Recently, the inspiration for most of the new advances in deep learning are coming from the math/game theory/etc., side. And not so much from the biological side, e.g., neuroscience. I would expect more coming from this area of inspiration (an attempt can be found here for example: Towards an integration of deep learning and neuroscience) since ultimately, the human brain is used as the main example of what kind of AI we want/would like to build. However, the brain is not a final product, and it was not designed in a single step. It’s the product of a long evolutionary process (which still goes on)! It means that we need to study and understand more these two so that we can effectively use them for the artificial variants. Deep Neuroevolution should be a path to pursue.
There are several books and other resources to learn F# and when someone wants to start looking at the language, one of the first questions is which book to use. I don’t think there is a straight answer mostly because of two main reasons. First, there isn’t a single book that outshines all the others. Although there are some really good books, they actually complement more each other. Second, people have very different backgrounds, motivations and learning styles. And this actually influences how someone gets the most out of a book. For these reasons, I don’t think there is a single book to learn F# from but probably several. At least that’s what it worked best for me and I’m still discovering the language. From all the F# books I managed to get my hands on here’s my view on them and how they can be used to learn the language.
The Must Haves
To start I recommend Programming F# 3.0 by Chris Smith. The book is very well written and as a first introduction to F# it does the job very nicely. It is composed of three parts. The first part deals with all the fundamentals and then proceeds to teach the language in three main programming paradigms (functional, imperative and object-oriented) and ends with a chapter on .NET programming. This gives you a solid foundation on the language. The second part of the book builds on the first one, i.e., advanced topics on functional and object-oriented programming but also other important topics like Asynchronous and Parallel Programming, and scripting using F#. The last part deals with the truly advanced features of the language, such as Type Providers, Computation Expressions and Quotations. However, although the book is very good to learn the basics and the intermediate parts, the advanced stuff seems light.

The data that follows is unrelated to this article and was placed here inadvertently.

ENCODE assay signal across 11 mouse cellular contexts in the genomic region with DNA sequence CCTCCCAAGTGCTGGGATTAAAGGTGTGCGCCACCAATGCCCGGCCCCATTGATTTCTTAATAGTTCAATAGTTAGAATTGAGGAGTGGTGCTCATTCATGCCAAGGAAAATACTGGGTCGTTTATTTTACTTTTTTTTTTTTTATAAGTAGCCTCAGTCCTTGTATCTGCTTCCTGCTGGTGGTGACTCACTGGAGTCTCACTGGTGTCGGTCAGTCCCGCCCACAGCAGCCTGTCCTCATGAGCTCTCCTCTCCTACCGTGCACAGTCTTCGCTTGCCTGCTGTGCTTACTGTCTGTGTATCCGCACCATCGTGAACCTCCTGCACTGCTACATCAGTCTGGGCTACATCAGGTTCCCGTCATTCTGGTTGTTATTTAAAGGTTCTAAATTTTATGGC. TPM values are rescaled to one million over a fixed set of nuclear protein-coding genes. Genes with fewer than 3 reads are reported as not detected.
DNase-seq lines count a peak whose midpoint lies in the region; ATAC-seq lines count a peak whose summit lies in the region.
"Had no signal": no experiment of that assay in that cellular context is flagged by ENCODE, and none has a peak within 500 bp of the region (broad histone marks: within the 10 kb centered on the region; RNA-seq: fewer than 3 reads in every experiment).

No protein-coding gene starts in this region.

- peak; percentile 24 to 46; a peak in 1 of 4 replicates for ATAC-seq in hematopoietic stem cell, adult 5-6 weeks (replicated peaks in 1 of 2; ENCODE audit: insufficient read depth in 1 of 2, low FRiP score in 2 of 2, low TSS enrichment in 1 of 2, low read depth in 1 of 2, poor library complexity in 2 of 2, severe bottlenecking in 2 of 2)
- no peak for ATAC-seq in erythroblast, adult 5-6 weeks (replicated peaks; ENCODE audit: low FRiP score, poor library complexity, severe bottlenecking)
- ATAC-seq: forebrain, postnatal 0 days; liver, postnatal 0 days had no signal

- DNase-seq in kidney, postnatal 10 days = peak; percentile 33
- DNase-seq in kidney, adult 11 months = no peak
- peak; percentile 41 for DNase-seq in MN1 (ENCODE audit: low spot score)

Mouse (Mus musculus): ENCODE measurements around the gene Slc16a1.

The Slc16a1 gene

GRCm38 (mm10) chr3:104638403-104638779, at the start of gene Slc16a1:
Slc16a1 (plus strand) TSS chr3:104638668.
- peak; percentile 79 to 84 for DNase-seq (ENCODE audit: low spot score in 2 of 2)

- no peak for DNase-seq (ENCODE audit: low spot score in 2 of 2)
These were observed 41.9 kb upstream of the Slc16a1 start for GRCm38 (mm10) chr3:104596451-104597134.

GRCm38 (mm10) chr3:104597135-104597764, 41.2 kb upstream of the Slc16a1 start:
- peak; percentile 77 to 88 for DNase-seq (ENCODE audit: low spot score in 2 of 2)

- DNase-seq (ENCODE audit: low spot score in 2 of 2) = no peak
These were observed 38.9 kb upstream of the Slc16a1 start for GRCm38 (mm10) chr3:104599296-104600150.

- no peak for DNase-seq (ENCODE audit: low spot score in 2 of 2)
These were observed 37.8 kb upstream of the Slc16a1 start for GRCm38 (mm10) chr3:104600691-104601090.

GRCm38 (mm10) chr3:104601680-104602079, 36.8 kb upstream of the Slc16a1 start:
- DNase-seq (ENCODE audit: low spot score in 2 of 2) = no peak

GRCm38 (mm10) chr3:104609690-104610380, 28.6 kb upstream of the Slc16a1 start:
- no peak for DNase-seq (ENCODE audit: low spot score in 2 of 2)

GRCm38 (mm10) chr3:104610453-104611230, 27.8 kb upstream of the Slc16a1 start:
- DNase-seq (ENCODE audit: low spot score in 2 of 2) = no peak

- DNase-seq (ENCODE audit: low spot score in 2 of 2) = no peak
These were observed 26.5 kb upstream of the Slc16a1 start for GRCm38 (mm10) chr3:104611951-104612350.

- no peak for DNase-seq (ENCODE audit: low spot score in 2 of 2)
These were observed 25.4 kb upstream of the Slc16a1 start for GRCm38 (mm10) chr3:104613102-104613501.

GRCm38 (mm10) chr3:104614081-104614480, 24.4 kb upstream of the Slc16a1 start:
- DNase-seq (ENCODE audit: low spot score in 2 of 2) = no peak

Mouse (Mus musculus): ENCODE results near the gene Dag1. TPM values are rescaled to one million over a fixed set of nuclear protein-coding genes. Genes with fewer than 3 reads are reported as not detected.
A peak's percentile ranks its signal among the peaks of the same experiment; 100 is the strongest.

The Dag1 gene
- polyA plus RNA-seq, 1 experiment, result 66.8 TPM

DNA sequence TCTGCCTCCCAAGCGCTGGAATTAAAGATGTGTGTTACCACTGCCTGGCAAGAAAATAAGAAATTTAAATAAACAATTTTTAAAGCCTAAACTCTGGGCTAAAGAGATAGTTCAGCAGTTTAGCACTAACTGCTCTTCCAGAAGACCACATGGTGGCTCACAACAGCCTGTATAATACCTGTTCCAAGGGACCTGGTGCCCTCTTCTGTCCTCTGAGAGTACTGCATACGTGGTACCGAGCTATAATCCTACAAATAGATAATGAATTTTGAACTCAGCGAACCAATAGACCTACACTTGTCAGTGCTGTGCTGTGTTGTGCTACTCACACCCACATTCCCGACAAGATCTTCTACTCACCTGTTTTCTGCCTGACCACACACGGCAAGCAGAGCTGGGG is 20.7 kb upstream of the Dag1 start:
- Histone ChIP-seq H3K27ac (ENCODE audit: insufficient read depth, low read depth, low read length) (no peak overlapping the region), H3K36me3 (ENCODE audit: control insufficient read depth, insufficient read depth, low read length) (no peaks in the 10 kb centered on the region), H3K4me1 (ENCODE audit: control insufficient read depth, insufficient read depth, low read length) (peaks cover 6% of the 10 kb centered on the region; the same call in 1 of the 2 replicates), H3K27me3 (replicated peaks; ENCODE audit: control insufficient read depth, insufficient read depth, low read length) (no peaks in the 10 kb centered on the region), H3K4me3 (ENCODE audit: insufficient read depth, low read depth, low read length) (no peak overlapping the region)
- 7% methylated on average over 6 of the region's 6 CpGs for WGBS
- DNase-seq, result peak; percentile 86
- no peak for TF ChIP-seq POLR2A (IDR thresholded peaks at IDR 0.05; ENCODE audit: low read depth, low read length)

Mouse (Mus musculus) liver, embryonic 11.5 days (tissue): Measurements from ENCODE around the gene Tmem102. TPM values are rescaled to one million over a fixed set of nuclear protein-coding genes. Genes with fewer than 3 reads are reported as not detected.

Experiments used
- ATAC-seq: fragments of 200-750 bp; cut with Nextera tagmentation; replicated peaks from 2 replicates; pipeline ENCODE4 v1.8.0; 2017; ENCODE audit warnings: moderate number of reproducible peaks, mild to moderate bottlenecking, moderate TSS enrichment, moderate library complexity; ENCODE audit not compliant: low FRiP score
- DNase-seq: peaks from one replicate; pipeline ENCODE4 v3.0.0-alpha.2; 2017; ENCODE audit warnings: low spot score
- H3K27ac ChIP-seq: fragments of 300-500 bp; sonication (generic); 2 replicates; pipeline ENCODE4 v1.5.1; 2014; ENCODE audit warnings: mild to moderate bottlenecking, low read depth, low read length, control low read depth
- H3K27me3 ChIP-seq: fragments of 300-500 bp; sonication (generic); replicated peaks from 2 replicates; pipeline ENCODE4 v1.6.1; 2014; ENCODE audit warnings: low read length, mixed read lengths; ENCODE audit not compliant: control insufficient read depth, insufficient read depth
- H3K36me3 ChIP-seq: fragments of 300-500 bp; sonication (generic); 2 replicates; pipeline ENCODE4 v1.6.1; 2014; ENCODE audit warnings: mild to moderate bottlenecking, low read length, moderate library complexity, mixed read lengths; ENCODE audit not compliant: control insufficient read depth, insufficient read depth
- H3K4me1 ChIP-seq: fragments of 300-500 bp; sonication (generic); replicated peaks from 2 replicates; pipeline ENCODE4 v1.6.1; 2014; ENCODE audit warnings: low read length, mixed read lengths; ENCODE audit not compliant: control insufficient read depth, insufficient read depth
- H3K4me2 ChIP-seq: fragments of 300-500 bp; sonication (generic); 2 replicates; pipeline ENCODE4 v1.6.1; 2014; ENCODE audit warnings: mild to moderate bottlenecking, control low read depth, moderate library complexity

And this is the reason I believe a good complement to this book is Expert F# 3.0 by Don Syme, Adam Granicz, Antonio Cisternino. In other words, after you finish Part I/II of Chris Smith book, it’s good to start looking at Expert F# in parallel since it contains a much larger selection of topics and goes more in depth in many things. This book offers much more practical examples of F# (for example, web and mobile development, numerical programming) and it clearly shows how to use the advanced features of the language. Moreover, it also contains chapters on topics which are also important, for example, how to organize your code, libraries and inter operating with other languages, packaging, debugging, designing libraries, etc. I find this book a must in your library. Personally, the minus of this book lies exactly with the initial chapters. I believe Programming F# is much better at the basics and offers a better overall overview of the language than Expert F#. These two books complement each other very well and should be more than enough to start with F# from total beginner to advanced user. It also fits well to people with different backgrounds and level of knowledge (e.g., functional programming).